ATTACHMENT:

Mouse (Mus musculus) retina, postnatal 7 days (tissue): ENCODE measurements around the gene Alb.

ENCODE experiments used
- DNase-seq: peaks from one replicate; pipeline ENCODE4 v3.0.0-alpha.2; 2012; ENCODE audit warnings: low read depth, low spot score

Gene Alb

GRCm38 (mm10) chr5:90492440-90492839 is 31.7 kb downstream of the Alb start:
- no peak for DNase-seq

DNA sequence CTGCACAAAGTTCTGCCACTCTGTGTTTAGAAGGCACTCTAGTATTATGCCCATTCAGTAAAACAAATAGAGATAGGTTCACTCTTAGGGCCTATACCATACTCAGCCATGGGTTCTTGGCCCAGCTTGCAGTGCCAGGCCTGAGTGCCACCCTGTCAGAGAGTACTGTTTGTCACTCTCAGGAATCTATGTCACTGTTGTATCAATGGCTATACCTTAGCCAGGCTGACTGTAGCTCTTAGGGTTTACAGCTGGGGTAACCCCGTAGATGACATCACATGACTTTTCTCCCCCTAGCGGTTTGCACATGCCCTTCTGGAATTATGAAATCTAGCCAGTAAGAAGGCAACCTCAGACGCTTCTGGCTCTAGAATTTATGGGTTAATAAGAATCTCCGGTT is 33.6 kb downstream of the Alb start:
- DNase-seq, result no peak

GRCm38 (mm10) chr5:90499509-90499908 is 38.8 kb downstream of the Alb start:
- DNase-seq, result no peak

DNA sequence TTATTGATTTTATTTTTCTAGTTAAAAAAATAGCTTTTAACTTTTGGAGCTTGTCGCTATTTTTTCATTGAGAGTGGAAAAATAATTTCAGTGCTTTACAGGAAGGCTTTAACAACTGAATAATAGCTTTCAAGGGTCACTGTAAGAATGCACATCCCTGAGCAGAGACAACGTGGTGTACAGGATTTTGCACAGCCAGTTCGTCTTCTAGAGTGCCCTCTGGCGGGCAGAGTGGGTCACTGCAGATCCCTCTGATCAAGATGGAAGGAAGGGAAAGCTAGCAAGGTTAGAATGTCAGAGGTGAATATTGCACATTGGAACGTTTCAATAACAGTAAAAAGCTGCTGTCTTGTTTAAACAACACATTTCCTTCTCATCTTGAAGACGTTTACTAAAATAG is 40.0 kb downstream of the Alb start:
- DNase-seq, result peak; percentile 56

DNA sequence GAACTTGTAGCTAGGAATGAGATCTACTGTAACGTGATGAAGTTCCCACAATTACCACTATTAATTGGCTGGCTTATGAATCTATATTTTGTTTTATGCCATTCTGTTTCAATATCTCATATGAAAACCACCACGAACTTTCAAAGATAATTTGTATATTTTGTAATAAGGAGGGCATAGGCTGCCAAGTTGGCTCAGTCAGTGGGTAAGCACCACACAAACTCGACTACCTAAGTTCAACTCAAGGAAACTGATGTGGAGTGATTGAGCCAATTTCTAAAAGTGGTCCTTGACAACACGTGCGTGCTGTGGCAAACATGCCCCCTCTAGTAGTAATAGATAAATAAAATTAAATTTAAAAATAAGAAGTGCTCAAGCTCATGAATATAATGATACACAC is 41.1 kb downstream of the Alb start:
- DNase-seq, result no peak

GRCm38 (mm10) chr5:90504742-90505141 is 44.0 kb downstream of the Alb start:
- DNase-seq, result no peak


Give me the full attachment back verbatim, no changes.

Mouse (Mus musculus) retina, postnatal 7 days (tissue): ENCODE measurements around the gene Alb.

ENCODE experiments used
- DNase-seq: peaks from one replicate; pipeline ENCODE4 v3.0.0-alpha.2; 2012; ENCODE audit warnings: low read depth, low spot score

Gene Alb

GRCm38 (mm10) chr5:90492440-90492839 is 31.7 kb downstream of the Alb start:
- no peak for DNase-seq

DNA sequence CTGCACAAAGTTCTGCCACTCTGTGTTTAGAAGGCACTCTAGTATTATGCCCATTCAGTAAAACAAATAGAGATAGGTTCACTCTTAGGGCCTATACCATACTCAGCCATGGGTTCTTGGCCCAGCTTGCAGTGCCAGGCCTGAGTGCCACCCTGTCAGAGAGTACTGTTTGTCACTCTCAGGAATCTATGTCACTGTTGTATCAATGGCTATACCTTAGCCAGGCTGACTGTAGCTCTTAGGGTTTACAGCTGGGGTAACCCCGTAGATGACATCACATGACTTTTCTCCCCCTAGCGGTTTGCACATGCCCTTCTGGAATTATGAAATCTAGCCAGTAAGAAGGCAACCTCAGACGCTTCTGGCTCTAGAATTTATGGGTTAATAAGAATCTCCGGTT is 33.6 kb downstream of the Alb start:
- DNase-seq, result no peak

GRCm38 (mm10) chr5:90499509-90499908 is 38.8 kb downstream of the Alb start:
- DNase-seq, result no peak

DNA sequence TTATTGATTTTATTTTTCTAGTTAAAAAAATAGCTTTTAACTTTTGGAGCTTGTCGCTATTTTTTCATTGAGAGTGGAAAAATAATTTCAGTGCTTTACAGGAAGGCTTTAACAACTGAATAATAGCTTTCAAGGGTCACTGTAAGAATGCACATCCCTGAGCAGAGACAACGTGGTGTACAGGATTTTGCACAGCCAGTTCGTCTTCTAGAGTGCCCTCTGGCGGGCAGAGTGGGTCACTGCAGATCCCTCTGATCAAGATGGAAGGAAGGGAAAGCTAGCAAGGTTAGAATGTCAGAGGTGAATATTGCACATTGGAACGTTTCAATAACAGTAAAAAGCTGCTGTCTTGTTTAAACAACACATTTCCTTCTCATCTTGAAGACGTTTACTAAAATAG is 40.0 kb downstream of the Alb start:
- DNase-seq, result peak; percentile 56

DNA sequence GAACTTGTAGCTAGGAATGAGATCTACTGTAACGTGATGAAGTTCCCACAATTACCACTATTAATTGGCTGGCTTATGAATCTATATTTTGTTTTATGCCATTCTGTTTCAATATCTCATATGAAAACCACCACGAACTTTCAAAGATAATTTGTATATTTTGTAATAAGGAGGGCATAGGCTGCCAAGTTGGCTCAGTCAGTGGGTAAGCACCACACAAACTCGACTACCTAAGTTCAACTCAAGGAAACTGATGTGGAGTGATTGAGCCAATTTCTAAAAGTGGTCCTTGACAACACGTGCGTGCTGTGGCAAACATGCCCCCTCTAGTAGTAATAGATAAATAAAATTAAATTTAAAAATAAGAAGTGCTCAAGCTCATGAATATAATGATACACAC is 41.1 kb downstream of the Alb start:
- DNase-seq, result no peak

GRCm38 (mm10) chr5:90504742-90505141 is 44.0 kb downstream of the Alb start:
- DNase-seq, result no peak